Keeping Your Health Data Out Of Harm’s Way
Working in the health and insurance industry has helped me learn potential value of health data or what is called Personal Health Information (PHI). Used properly PHI can help your medical team monitor health, assess chronic condition evolution, and inform you of ways to live a healthier life. Improperly used PHI becomes a marketing avenue, a risk to your privacy, and potentially a source for hackers to infiltrate your life.
As with any risk/reward decision you need the right insight, knowledge, context, etc. to make a fully informed risk assessment. Unfortunately, the proliferation of so-called health technology and its migration into the Internet of Things (IoT) have prompted many people to just give away their most private information without even reading the terms and conditions of the device they are about to put on their arm, chest, or other monitoring location. Many of us just assume the vendors have good security practices, but we never ask. Moreover, we also assume regulators and the laws they create such as the Health Information Portability and Accountability Act (HIPAA) automatically protect PHI. They do not, at least not in the ways or to the extent most of us imagine.
A Collection of Questions
So what? Don’t we live in a world where privacy is dead? The question for each of us then becomes – how much information do we really want about our health floating freely across marketing machines and social anything? Do you want your employer’s health insurance rate setting to be customized for you so that when you eat a pint of ice cream, and your blood sugar spikes and that causes an increase in your premium the next day? And if you are comfortable with that level of sharing, then who gets to determine what your blood sugar levels should be? Do you want a perfect health algorithm charging your credit card every time you eat two cookies? Yes, that is 100% possible today, and like all those safe-driving discounts that demand you attach a device to your car, soon your health insurance could demand you attach a device to your body, and then what.
Some potentially positive outcomes of wearing health data collectors include more informed health habits, eating choices, exercise reminders and tracking, as well as tips or suggestions based on your inputs rather than the generic ‘eat better and walk more.’ These are the lures that cause the danger signals from our brains to be ignored. The thoughts might sound like this; if I just wear this device, fill out this self-assessment, install this app, etc. my health will improve so any risk is really for my own good. With that one decision, information about your health habits and other data you might not share with your closest friend is flowing into servers you have no control over and doing so in real time, and that is the real risk.
We all want to think that our PHI is protected by some sets of regulations, laws, rules, or at least customer privacy protections, and that is why we should listen to the danger signals from our brain. The reality is that in very specific instances HIPAA and other laws protect very specific data, in very specific exchanges, for very specific purposes. That is why we think our PHI is always protected, because for very specific purposes, it is. However, you can give up all those protections, just click here to install the app, sign up for an account, or activate your new wearable device. To see some of these protections and the ways companies avoid them, go to your favorite app or health device website and search for privacy. The search will not reveal a single statement that says you own 100% of your data and here is how to control it. Rather, the search results will include links to collections of laws, rules, regulations, best practices, and intent statements. Some apply to people in California, but nowhere else. Some apply to very specific data, but nothing else. Some just sound good but do no apply to anyone or any real data.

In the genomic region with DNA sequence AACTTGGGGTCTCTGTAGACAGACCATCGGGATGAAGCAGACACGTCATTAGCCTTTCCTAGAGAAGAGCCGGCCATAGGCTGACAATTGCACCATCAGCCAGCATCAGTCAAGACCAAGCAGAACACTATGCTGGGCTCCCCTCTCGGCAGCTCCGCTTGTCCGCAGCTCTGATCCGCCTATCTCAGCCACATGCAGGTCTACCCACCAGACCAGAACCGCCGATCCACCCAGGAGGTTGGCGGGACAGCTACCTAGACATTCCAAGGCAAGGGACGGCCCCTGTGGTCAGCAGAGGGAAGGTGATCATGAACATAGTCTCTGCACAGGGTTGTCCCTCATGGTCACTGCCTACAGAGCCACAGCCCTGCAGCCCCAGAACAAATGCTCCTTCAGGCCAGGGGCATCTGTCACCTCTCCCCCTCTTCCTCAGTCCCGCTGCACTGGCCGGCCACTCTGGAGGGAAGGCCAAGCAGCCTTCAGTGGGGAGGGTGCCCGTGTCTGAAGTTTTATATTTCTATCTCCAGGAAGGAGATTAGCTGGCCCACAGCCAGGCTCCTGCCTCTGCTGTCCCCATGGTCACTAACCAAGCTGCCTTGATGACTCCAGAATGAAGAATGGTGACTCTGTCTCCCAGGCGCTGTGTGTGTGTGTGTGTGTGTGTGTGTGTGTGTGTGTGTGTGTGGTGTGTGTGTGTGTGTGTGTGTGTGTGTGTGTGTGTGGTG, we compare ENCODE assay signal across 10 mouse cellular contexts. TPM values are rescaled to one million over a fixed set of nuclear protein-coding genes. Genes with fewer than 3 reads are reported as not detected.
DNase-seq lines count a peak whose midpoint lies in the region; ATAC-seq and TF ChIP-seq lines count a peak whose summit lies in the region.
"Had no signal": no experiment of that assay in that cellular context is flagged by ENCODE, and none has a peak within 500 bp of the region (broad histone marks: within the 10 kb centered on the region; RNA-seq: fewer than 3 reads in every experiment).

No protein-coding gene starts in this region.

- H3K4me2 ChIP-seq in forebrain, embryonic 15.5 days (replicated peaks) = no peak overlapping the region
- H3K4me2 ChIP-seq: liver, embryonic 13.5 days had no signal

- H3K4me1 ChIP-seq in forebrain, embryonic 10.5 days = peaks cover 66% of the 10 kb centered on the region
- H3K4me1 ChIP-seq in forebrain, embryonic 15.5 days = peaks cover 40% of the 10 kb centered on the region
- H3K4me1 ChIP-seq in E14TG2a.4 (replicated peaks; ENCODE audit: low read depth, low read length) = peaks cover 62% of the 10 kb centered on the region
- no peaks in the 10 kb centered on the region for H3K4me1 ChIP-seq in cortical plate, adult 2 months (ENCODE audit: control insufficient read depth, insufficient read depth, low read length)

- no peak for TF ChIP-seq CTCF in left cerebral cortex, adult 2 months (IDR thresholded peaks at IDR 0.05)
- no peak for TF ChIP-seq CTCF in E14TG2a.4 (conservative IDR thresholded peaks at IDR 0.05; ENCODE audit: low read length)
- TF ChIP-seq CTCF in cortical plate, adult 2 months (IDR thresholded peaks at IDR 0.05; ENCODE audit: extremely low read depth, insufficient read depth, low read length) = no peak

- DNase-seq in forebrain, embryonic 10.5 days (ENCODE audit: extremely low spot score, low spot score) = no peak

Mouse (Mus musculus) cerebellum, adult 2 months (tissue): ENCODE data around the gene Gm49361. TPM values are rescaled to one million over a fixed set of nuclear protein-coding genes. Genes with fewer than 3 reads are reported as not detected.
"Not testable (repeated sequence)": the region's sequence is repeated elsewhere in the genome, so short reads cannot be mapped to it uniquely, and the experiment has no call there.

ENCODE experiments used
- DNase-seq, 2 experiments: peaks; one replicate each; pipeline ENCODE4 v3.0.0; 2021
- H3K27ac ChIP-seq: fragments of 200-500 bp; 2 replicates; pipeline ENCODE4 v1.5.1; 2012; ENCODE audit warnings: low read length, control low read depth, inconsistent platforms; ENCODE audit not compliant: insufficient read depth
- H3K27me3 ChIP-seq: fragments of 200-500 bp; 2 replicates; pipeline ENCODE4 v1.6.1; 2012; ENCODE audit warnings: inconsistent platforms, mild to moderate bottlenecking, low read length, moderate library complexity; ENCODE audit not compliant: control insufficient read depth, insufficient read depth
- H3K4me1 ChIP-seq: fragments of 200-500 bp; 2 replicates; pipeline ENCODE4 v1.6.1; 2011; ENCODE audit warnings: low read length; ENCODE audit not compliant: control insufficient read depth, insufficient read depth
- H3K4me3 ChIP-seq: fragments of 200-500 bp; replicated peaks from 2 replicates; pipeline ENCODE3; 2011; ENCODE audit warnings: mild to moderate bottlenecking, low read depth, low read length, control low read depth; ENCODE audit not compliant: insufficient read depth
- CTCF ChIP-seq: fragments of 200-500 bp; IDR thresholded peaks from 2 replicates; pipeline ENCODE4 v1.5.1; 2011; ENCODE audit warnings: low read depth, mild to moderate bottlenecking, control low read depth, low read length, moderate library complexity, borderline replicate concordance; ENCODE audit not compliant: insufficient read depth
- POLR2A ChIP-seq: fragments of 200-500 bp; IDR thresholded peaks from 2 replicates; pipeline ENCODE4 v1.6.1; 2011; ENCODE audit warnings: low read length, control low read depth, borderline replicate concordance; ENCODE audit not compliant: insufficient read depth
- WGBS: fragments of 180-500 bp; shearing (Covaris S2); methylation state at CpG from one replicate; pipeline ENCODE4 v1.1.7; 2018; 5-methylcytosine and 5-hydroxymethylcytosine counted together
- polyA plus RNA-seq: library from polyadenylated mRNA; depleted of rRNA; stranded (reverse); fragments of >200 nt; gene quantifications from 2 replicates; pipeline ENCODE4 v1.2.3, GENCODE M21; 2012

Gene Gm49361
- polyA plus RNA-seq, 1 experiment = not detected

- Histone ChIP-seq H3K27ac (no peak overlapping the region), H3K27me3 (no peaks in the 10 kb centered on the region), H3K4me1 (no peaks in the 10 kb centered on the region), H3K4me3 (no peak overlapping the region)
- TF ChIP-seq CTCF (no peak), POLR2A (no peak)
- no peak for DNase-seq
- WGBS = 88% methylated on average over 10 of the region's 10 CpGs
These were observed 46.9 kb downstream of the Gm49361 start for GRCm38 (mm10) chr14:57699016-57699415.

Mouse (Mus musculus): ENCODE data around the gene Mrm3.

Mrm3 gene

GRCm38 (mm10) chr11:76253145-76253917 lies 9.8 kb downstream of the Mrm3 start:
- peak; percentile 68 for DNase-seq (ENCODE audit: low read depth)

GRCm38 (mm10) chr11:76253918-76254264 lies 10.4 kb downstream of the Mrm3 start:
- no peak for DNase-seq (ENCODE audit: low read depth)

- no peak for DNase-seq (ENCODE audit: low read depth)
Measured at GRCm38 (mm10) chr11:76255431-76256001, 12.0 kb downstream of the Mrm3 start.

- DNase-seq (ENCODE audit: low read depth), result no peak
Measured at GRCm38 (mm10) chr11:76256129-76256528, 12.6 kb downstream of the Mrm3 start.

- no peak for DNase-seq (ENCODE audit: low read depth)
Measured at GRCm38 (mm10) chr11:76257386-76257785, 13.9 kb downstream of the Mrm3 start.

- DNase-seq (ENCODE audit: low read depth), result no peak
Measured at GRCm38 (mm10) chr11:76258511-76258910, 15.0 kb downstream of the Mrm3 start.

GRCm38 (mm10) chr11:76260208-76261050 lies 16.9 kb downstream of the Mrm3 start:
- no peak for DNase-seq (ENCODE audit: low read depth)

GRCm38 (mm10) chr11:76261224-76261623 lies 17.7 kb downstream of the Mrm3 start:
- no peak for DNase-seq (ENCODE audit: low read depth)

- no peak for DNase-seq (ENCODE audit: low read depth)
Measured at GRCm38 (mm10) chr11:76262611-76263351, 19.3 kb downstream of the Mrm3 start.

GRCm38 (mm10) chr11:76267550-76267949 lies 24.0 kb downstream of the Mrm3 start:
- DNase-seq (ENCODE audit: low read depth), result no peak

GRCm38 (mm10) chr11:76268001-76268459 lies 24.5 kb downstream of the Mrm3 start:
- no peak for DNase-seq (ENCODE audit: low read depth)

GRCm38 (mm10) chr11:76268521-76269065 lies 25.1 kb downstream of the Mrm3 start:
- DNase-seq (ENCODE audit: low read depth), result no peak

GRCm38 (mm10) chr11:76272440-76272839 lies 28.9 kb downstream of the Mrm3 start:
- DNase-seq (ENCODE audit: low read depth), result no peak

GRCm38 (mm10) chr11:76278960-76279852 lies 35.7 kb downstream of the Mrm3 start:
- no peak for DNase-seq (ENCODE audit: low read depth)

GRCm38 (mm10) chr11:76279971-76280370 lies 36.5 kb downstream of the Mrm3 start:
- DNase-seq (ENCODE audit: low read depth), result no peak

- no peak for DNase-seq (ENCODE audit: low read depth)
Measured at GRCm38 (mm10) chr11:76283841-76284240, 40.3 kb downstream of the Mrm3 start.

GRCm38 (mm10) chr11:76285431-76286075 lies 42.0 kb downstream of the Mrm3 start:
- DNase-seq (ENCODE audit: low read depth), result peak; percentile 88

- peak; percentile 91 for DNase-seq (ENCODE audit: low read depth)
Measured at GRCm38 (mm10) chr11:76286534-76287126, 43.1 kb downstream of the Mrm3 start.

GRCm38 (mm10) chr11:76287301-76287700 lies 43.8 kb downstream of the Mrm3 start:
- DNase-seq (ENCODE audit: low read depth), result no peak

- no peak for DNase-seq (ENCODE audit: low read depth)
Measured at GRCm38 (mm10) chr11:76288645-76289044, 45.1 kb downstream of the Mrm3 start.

If this all sounds scary and confusing, it is, and that is how medical device, wearable manufacturers, medical records hosts, and just about anyone else who wants to work around the laws and rules can do so. Unfortunately, the solution though talked about in security groups and global health agencies, does not support higher profit margins, so will be ignored until consumers demand it. What is this solution? Security first. By building security into every health-related product rather than trying to bolt it on or add it later, consumers could have 100% control over their data. However, that means security in manufacturing, marketing, distribution, sales, data collection and storage including the actual servers and networks, and ultimately an opt-in for every information disclosure. Fortunately, just like increasing your health insurance rates for each pint of ice cream is 100% possible today, securing your PHI and putting you in charge of every data sharing event is also 100% possible today, but it will not happen until every consumer demands it. When the absence of PHI security and uncontrolled or not approved data sharing becomes more expensive to medical device and wearable manufacturers including their entire network of service providers, then security first will become the standard. Until then, each time you put on that smart watch, workout meter, or other data collector, you are taking a risk that you may not be aware of.
Dr. Mike Lewis serves as Chief Information Officer, EVP of Informatics, Security & Technology for Trillium Health Resources, a managed-care organization serving more than 350,000 members in North Carolina. He earned his Doctor of Management degree from George Fox University and is a former MBA adjunct professor at Maryhurst University. Mike has worked in the IT field for more than 25 years with stints at IBM, Merisel, and Dell.
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